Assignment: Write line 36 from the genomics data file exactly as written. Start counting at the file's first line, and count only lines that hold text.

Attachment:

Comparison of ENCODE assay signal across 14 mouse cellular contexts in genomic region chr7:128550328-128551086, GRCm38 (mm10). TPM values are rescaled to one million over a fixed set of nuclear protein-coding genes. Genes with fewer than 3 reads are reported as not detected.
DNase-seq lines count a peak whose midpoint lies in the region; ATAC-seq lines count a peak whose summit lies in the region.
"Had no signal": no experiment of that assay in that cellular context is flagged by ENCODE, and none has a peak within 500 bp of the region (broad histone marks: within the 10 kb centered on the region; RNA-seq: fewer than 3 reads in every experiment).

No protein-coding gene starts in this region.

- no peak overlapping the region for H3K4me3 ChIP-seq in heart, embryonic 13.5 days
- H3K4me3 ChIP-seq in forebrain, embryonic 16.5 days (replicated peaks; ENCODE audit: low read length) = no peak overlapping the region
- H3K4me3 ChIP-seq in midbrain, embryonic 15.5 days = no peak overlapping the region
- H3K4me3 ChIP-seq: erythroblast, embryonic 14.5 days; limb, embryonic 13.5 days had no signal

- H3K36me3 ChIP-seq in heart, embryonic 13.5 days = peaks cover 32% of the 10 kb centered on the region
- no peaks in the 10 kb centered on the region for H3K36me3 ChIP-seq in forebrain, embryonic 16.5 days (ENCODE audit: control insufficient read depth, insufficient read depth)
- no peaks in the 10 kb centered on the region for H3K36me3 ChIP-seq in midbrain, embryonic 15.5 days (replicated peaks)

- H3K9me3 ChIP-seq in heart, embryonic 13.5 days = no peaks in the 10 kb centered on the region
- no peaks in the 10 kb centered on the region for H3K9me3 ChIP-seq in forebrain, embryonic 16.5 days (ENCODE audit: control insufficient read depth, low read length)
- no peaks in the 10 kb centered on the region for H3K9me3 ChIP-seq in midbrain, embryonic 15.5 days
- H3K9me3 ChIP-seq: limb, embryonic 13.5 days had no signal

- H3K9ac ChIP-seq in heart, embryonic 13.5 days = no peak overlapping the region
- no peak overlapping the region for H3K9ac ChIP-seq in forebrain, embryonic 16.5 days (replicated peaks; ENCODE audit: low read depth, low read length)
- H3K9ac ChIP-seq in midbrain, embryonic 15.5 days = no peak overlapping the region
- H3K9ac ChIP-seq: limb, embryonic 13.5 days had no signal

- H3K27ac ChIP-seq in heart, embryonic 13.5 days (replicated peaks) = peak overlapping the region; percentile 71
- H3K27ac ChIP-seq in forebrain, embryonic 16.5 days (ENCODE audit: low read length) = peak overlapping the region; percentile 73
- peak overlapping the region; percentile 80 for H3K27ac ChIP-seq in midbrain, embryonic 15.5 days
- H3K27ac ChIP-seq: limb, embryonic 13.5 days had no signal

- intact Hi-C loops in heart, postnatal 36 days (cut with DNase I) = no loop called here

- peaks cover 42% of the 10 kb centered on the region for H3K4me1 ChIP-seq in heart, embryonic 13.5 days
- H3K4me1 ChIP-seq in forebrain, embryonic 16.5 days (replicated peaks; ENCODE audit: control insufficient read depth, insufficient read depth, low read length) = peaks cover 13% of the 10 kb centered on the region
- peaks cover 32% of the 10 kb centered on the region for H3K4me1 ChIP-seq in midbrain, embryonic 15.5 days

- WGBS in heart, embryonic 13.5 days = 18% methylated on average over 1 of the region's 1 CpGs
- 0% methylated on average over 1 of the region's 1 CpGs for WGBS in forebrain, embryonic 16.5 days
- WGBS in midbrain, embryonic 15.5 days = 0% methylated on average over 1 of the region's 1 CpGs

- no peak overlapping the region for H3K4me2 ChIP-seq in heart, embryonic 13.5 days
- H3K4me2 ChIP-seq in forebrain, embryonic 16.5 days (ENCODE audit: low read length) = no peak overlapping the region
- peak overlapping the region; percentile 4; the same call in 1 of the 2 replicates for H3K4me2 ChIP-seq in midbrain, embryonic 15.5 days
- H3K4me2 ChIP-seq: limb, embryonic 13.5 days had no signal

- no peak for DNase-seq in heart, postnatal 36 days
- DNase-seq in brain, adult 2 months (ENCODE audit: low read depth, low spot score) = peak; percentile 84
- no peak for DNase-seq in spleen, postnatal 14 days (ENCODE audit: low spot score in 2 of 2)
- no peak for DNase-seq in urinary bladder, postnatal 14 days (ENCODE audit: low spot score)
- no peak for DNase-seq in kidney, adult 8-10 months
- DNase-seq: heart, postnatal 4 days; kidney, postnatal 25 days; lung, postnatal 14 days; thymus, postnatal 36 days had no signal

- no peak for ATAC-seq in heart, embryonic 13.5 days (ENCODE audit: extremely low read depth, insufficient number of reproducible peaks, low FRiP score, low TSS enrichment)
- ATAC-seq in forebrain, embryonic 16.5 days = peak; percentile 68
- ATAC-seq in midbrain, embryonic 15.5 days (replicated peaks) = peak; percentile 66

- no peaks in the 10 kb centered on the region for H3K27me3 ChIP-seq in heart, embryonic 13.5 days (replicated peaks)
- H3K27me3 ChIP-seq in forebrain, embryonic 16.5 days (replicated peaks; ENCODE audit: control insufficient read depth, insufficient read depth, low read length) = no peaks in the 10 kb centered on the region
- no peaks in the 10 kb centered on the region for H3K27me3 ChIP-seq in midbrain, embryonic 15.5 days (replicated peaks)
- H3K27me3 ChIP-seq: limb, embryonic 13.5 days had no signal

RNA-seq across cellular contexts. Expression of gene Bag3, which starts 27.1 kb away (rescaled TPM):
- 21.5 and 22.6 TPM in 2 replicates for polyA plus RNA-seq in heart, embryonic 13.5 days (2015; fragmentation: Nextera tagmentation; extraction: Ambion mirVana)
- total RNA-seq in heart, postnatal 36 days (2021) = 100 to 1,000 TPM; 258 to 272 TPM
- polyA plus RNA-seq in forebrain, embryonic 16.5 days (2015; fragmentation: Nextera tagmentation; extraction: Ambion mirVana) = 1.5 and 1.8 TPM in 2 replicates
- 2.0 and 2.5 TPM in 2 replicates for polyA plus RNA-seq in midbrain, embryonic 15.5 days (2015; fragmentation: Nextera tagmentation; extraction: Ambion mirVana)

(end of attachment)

- DNase-seq in brain, adult 2 months (ENCODE audit: low read depth, low spot score) = peak; percentile 84